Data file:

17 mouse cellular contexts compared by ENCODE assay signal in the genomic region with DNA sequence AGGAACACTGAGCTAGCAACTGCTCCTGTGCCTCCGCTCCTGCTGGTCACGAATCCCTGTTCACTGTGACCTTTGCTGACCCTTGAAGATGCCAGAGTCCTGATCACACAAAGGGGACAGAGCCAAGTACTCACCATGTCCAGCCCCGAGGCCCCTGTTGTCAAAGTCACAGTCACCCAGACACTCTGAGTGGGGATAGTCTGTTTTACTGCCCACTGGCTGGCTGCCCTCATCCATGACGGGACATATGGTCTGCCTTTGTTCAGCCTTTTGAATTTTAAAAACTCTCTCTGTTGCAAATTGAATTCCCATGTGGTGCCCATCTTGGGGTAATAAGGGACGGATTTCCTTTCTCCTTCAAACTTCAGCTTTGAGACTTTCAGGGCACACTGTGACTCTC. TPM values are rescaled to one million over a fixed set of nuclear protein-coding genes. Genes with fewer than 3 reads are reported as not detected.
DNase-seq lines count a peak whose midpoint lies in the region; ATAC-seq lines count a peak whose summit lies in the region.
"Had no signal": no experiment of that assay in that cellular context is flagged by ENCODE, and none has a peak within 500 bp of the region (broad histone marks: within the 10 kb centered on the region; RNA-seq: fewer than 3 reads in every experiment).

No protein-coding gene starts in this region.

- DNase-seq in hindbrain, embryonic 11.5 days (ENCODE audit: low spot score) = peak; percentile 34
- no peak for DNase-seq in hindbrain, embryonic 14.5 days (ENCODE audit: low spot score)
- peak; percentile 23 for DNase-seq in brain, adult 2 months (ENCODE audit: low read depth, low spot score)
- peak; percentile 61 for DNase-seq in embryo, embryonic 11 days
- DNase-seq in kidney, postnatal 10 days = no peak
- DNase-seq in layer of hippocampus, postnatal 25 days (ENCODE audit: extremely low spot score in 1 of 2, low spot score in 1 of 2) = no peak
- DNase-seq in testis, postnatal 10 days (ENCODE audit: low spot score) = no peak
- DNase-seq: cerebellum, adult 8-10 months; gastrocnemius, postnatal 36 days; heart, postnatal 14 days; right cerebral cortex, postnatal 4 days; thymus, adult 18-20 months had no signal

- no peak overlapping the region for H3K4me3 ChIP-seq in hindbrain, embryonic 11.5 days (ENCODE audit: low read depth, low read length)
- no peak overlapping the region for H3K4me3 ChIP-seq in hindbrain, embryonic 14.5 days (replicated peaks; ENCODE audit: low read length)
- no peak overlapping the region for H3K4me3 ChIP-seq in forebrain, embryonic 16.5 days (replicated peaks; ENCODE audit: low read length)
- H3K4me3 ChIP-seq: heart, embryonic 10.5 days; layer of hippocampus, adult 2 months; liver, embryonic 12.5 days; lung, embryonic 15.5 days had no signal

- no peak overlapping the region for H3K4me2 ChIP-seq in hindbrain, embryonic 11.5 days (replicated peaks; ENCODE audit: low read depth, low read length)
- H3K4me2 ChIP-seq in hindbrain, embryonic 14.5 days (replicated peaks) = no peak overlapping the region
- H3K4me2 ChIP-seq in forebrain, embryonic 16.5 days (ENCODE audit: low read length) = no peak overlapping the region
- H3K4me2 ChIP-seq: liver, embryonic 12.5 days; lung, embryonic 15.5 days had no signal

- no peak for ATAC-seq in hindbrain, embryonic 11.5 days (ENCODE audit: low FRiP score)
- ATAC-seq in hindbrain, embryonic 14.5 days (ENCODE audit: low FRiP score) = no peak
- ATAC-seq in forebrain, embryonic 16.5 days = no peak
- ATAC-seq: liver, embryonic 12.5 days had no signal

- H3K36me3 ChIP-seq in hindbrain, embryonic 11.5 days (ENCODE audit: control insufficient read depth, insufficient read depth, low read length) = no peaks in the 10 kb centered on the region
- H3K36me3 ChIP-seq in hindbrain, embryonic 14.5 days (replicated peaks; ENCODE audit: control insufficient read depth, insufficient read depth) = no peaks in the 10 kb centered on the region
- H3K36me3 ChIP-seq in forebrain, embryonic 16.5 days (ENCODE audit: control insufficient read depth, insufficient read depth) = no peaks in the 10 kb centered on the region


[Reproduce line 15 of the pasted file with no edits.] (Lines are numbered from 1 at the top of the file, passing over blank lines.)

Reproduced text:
- no peak overlapping the region for H3K4me3 ChIP-seq in forebrain, embryonic 16.5 days (replicated peaks; ENCODE audit: low read length)